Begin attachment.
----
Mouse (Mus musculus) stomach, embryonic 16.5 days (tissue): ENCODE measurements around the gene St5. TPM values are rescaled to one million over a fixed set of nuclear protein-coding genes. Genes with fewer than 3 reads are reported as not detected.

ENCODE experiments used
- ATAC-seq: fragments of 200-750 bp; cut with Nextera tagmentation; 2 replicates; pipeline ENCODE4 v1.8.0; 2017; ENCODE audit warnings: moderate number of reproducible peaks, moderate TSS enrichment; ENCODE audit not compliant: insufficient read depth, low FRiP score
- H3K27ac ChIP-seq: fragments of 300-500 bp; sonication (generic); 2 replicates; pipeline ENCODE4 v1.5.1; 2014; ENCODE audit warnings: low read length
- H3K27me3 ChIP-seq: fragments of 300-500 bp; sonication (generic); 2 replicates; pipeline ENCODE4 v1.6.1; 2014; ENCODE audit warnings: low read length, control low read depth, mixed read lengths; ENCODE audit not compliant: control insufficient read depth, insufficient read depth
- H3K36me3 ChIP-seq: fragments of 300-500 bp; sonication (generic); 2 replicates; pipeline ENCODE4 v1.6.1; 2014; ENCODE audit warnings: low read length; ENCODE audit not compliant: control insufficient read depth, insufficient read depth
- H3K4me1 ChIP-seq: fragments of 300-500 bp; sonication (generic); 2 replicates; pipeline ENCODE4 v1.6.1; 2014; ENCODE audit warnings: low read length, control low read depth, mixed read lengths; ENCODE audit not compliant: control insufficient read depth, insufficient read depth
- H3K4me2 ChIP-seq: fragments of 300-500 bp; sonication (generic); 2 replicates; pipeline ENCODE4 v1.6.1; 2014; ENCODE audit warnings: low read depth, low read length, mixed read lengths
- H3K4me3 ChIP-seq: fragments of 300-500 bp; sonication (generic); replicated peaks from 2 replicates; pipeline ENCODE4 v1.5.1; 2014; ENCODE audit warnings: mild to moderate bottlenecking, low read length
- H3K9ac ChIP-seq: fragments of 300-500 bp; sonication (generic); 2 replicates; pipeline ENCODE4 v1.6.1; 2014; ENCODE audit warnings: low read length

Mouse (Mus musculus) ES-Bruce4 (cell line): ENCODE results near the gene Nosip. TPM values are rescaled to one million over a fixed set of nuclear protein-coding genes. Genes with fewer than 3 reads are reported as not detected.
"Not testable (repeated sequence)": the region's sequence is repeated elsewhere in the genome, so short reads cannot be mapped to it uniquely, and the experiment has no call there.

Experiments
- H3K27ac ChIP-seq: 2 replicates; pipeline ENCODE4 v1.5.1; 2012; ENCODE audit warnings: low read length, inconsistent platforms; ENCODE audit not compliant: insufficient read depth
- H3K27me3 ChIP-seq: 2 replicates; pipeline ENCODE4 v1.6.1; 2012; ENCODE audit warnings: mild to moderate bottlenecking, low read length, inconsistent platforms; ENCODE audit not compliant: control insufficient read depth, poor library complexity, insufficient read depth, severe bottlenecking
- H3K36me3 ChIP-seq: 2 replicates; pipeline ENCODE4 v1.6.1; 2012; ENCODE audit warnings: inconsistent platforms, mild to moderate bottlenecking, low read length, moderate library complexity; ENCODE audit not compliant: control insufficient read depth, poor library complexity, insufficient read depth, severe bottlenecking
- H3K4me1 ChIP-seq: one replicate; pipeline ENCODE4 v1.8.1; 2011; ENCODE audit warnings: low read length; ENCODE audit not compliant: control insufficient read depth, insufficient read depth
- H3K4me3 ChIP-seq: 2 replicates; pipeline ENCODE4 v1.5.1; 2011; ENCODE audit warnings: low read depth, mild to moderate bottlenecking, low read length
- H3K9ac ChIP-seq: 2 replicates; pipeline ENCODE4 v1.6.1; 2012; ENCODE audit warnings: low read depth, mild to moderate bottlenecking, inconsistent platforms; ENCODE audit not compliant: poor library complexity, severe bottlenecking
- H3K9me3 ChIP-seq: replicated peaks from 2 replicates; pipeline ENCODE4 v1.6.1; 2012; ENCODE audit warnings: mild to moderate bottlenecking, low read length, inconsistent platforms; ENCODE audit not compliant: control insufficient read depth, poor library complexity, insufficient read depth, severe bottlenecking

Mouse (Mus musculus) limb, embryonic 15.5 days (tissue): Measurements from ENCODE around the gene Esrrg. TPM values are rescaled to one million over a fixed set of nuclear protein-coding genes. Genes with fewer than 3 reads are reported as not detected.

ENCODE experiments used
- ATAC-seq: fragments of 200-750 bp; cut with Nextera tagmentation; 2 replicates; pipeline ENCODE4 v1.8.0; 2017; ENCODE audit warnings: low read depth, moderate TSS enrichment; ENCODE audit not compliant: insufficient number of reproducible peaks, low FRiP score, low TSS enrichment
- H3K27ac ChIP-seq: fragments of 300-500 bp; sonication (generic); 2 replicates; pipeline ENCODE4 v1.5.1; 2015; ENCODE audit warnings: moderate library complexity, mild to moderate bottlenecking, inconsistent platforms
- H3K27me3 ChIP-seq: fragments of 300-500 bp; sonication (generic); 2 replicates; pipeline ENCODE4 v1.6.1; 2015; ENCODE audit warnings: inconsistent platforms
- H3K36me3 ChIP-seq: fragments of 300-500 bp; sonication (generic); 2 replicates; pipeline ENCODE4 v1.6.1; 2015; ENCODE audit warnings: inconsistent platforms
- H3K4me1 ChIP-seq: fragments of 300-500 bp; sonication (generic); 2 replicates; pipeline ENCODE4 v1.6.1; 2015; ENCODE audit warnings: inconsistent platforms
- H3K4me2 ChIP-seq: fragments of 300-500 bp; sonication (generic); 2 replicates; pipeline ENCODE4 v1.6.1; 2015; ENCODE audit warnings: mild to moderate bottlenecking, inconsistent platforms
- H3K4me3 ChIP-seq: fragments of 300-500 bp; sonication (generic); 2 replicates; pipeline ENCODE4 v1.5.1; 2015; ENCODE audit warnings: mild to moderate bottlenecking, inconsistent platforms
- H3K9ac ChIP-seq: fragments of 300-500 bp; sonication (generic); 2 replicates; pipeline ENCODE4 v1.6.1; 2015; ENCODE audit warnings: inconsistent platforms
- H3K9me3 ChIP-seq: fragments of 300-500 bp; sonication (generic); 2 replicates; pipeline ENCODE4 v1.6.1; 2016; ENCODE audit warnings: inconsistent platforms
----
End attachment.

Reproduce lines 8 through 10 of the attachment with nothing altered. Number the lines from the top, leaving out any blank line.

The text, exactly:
- H3K4me2 ChIP-seq: fragments of 300-500 bp; sonication (generic); 2 replicates; pipeline ENCODE4 v1.6.1; 2014; ENCODE audit warnings: low read depth, low read length, mixed read lengths
- H3K4me3 ChIP-seq: fragments of 300-500 bp; sonication (generic); replicated peaks from 2 replicates; pipeline ENCODE4 v1.5.1; 2014; ENCODE audit warnings: mild to moderate bottlenecking, low read length
- H3K9ac ChIP-seq: fragments of 300-500 bp; sonication (generic); 2 replicates; pipeline ENCODE4 v1.6.1; 2014; ENCODE audit warnings: low read length